India is the second largest producer of cement in the world. No wonder, India's cement industry is a vital part of its economy, providing employment to more than a million people, directly or indirectly. Ever since it was deregulated in 1982, the Indian cement industry has attracted huge investments, both from Indian as well as foreign investors.

India has a lot of potential for development in the infrastructure and construction sector and the cement sector is expected to largely benefit from it. Some of the recent major government initiatives such as development of 98 smart cities are expected to provide a major boost to the sector.

Expecting such developments in the country and aided by suitable government foreign policies, several foreign players such as Lafarge-Holcim, Heidelberg Cement, and Vicat have invested in the country in the recent past. A significant factor which aids the growth of this sector is the ready availability of the raw materials for making cement, such as limestone and coal.

The Construction industry of India is an important indicator of the development as it creates investment opportunities across various related sectors. The construction industry has contributed an estimated ₹ 308 billion to the national GDP in 2011-12 (a share of around 19%). The industry is fragmented, with a handful of major companies involved in the construction activities across all segments; medium-sized companies specializing in niche activities; and small and medium contractors who work on the subcontractor basis and carry out the work in the field. In 2011, there were slightly over 500 construction equipment manufacturing companies in all of India. The sector is labour-intensive and, including indirect jobs, provides employment to more than 35 million people.

India’s crude steel production grew by 7.4 per cent year-on-year to 95.6 Million Tonnes (MT) in 2016.! Total production of crude steel during February 2017 grew by 8.5 per cent year-on-year to 8.08 MT.
India’s steel exports grew 150.0 per cent year-on-year to 0.75 MT in February 2017, while steel imports declined 46 per cent year-on-year to 0.49 MT. Total consumption of finished steel grew by 3.4 per cent year-on-year to 76.22 MT during April 2016-February 2017.

Steel industry and its associated mining and metallurgy sectors have seen a number of major investments and developments in the recent past. According to the data released by Department of Industrial Policy and Promotion (DIPP), the Indian metallurgical industries attracted Foreign Direct Investments (FDI) to the tune of US$ 10.15 billion, respectively, in the period April 2000– December 2016.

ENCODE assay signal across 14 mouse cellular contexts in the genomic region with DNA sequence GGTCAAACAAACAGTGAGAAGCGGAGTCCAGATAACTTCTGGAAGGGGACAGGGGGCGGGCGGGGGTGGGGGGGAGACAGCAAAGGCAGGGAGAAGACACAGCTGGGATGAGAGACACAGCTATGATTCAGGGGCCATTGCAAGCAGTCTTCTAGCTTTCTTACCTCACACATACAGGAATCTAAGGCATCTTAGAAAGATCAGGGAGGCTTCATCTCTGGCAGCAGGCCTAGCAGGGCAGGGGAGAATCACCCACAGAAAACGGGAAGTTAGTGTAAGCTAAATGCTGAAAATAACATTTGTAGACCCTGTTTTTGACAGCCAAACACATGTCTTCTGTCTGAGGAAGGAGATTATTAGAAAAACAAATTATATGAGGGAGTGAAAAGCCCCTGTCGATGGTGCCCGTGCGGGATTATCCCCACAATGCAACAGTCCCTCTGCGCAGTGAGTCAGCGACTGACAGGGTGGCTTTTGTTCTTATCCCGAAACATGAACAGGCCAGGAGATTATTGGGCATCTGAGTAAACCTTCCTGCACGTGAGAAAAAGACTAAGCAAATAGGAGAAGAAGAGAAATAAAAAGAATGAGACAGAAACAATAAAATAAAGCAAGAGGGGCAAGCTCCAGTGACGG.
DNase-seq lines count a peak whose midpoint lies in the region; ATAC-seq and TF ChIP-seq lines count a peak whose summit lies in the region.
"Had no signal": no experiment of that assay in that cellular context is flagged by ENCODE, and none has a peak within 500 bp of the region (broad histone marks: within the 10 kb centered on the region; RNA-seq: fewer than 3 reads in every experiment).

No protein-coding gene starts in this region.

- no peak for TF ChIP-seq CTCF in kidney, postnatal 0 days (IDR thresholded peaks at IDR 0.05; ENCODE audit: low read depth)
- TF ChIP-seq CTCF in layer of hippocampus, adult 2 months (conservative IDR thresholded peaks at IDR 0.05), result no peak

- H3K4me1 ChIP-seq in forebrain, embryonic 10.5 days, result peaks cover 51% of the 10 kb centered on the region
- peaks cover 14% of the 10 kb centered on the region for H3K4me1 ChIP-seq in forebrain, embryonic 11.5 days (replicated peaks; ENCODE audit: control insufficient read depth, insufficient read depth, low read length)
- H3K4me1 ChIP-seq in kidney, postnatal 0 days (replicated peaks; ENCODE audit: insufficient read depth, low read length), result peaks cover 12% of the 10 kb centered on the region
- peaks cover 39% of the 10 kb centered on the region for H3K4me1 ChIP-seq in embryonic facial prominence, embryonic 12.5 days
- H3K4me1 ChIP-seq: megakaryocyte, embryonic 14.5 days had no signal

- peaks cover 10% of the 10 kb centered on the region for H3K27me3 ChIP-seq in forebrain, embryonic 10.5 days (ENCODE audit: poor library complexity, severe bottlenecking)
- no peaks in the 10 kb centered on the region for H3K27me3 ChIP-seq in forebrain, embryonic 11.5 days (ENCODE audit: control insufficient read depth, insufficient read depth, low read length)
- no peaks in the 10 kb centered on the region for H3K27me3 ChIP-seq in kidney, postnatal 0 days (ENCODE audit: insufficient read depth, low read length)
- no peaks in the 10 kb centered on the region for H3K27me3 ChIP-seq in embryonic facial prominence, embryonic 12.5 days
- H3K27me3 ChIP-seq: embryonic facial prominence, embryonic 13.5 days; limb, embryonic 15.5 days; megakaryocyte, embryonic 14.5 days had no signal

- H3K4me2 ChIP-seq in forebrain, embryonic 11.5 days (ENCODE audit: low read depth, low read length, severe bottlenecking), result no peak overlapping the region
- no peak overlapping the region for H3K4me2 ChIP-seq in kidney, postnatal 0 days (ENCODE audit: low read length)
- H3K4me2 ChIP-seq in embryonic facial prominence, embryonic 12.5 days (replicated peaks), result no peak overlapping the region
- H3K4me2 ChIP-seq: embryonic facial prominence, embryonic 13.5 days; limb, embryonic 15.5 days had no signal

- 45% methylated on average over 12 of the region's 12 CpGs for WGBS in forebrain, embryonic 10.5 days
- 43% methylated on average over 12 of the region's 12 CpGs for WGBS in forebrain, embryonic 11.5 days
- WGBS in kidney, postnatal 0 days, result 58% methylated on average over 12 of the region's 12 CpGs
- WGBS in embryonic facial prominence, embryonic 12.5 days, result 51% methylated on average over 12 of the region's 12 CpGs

Some of the major investments in the Indian steel industry are as follows:

  • Tata Steel has signed an agreement to purchase a majority 51 per cent stake in Creative Port Development (CPDPL), which has a concession agreement with the Odisha government to develop a 10 million-tonnes-per-annum (MTPA) Subarnarekha port at Chamukh village in Balasore district of Odisha.

The iron industry is the raw-material basis of ferrous metallurgy. Iron ore has been extracted and iron produced from it since ancient times. Iron industry as a sector of the economy began to develop rapidly in the first half of the 18th century in connection with the increased smelting of pig iron and steel. The iron and steel industry in India is organised into three categories: main producers, other major producers, and secondary producers. In 2004-05, the main producers i.e. SAIL, TISCO and RINL had a combined capacity of around 50% of India’s total steel production capacity and production. The other major producers — ESSAR, ISPAT and JVSL — account for around 20% of the total steel production capacity.

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